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Posts Tagged ‘Deborah Sweeney’

Three Possible Employment Problems for Home-Based Businesses

Three Possible Employment Problems for Home-Based BusinessesBy Deborah Sweeney

Running a home-based business is very different from any other type of company. You don’t have an office or a strict workspace – it’s just whatever you can carve out of your home. And while, traditionally, home-based businesses were solo ventures, more people are hiring people to help them out when the work piles up. While most entrepreneurs know this creates a few extra responsibilities, like having to apply for an Employment Identification Number or withhold payroll taxes, there are a few other possible pitfalls that could trip up a home-based business owner if she isn’t aware they exist.

Violating Zoning Laws.

Zoning laws are already a huge thorn in the side of home-based businesses. Residential areas typically aren’t zoned for business and, if you run one out of your house, your city could come knocking. But even if you’re cleared to run your business, you may still run afoul of zoning once you hire an employee because of what they bring with them. An employee means someone is going to be in and out of your house every day. Further, they have to drive through your neighborhood and park on your street to get there. It might seem odd that, if they were just visiting, it wouldn’t be an issue at all but once they start coming as an employee, that changes everything because their visits are so frequent. Check with your city and, if you have one, homeowner’s association to see just what they have to say, if anything. The last thing you want is to find out your business is now breaking the law because it hired somebody. (more…)

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5 Time Management Tips for Working From Home

By Deborah Sweeney5 Time Management Tips for Working From Home

Some people were born to work from home. They don’t need an office to keep them accountable and productive, and they relish in the quietness and comfort of their own homes. Then there are people who need to work a little harder to keep on track. With all the distractions that come with working at home, it’s nice to have some tools in your back pocket to keep yourself focused.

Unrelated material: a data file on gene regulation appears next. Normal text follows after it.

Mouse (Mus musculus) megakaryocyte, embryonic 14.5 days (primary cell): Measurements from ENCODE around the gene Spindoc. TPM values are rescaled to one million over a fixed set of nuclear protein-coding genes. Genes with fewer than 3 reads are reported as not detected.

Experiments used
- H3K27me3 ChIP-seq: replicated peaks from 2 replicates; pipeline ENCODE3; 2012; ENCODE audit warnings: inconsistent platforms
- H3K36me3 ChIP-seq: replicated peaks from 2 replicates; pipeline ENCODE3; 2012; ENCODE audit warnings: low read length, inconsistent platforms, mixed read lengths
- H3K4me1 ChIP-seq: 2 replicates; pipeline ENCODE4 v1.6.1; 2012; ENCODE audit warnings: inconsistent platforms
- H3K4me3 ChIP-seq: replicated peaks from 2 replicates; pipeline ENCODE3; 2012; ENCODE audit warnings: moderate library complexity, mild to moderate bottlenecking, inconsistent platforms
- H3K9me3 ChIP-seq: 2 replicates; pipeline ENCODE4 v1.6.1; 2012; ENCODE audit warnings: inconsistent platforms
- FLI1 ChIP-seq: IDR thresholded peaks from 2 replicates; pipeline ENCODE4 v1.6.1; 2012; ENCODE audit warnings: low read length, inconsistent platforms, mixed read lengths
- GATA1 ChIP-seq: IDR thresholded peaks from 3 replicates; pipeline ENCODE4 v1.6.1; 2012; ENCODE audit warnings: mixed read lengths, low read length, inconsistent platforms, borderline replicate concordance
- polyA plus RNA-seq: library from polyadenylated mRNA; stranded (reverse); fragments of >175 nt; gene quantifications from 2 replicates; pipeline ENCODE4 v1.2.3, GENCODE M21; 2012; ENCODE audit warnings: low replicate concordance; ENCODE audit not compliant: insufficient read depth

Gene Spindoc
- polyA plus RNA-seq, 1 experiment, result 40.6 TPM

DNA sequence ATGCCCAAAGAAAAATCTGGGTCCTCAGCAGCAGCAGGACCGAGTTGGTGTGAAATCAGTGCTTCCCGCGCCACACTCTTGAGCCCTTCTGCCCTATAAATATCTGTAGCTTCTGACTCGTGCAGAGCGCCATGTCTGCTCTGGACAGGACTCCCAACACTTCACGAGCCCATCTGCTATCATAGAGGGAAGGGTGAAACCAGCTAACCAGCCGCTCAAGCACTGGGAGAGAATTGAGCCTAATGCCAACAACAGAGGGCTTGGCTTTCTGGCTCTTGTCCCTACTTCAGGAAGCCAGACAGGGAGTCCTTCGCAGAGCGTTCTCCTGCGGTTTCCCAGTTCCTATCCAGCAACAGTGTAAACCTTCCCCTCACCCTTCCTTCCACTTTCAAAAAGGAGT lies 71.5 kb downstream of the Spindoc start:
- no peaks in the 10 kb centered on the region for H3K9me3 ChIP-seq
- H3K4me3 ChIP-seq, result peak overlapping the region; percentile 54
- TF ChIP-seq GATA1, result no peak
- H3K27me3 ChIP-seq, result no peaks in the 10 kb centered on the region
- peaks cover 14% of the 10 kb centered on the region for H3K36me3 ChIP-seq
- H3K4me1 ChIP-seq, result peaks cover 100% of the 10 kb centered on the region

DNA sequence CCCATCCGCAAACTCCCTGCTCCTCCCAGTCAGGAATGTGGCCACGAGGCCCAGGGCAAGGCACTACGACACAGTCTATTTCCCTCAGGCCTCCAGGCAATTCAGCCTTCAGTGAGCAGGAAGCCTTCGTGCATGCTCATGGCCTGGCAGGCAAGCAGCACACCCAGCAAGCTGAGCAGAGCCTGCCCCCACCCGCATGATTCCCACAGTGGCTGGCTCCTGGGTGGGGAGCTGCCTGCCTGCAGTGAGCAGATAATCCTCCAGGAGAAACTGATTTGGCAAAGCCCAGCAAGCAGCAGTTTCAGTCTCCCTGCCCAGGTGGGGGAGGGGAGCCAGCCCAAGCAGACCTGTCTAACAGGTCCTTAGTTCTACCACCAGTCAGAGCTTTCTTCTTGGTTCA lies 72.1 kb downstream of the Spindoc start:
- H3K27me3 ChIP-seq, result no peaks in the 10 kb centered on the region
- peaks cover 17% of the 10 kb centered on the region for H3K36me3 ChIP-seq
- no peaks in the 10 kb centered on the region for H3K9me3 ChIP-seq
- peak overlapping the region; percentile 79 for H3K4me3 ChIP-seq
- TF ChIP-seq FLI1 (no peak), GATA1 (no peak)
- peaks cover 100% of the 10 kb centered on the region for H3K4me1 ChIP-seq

Here are five ways to best manage your time when working from home:

Start the day with a to-do list.

I think this is a great way to start the day no matter where you work. The first thing I do when I start my day is write up a to-do list (physically, on a piece of paper) of everything I know I need to get done before the day’s over. It’s a great way to keep yourself on track throughout the day. It’s also better to have your goals laid out plainly in front of you rather than blindly trying to tackle everything and thinking after every task, “hmm what should I be working on now?” The to-do list cuts out that guess time. There’s also nothing quite as satisfying as crossing off an item on your list.

Set a timer.

If you have a particularly stacked list, and you don’t have a full eight hours to dedicate to everything you need to get done, efficiency is key. Before you get started, calculate how much time you should be spending on each task to get everything done (more…)

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Four Reasons to Incorporate Your At-Home Business

Four Reasons to Incorporate Your At-Home BusinessBy Deborah Sweeney

When you’re working from home, it can be easy to view your business as a side venture. Side ventures don’t need your full attention, and they’re less of a risk. But there’s no reason your at-home business can’t be a full fledge, incorporated business. Small business owners have a couple of different choices when deciding which entity to file their business as.